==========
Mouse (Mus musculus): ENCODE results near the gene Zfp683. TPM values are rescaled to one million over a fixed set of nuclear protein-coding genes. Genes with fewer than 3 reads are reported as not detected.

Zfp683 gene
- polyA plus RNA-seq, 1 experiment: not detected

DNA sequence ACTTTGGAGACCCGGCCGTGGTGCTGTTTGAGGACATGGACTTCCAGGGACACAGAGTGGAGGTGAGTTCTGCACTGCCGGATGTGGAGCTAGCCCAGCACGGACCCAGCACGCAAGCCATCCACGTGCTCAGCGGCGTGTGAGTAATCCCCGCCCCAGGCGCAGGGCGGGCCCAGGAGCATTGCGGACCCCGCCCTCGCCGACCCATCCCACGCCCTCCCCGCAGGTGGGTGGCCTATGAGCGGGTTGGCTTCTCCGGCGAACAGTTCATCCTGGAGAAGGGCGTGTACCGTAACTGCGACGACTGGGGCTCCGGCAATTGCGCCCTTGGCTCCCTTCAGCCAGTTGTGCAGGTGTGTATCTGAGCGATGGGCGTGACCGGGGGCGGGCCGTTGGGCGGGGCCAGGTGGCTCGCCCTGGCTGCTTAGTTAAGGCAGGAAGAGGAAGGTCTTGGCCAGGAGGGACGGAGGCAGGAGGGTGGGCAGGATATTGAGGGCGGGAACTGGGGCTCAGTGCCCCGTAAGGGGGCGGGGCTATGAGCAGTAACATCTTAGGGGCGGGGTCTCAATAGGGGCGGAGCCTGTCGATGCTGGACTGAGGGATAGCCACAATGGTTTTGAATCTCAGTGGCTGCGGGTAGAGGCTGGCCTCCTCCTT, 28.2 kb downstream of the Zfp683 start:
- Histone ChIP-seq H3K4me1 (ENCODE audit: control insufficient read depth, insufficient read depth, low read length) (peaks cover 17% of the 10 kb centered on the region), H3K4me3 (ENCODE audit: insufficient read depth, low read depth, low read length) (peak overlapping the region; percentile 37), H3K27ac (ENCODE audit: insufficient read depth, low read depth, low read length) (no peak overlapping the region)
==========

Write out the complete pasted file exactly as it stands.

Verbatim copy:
Mouse (Mus musculus): ENCODE results near the gene Zfp683. TPM values are rescaled to one million over a fixed set of nuclear protein-coding genes. Genes with fewer than 3 reads are reported as not detected.

Zfp683 gene
- polyA plus RNA-seq, 1 experiment: not detected

DNA sequence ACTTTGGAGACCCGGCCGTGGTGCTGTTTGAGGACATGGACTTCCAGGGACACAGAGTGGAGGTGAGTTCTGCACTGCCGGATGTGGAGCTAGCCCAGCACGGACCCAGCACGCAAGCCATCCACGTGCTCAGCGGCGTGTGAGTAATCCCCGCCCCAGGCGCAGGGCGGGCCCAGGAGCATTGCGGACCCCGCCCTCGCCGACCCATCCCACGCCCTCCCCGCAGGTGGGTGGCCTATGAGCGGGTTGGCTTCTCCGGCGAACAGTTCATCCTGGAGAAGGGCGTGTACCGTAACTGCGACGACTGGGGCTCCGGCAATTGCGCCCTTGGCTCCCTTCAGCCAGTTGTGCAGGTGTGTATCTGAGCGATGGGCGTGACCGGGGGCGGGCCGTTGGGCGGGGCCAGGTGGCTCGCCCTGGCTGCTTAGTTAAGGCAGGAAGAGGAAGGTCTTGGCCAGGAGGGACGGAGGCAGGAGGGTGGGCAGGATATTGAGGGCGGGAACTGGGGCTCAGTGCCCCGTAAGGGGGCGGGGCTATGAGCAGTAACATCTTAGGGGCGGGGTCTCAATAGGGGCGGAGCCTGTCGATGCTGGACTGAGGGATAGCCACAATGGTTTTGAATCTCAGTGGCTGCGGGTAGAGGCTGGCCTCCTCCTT, 28.2 kb downstream of the Zfp683 start:
- Histone ChIP-seq H3K4me1 (ENCODE audit: control insufficient read depth, insufficient read depth, low read length) (peaks cover 17% of the 10 kb centered on the region), H3K4me3 (ENCODE audit: insufficient read depth, low read depth, low read length) (peak overlapping the region; percentile 37), H3K27ac (ENCODE audit: insufficient read depth, low read depth, low read length) (no peak overlapping the region)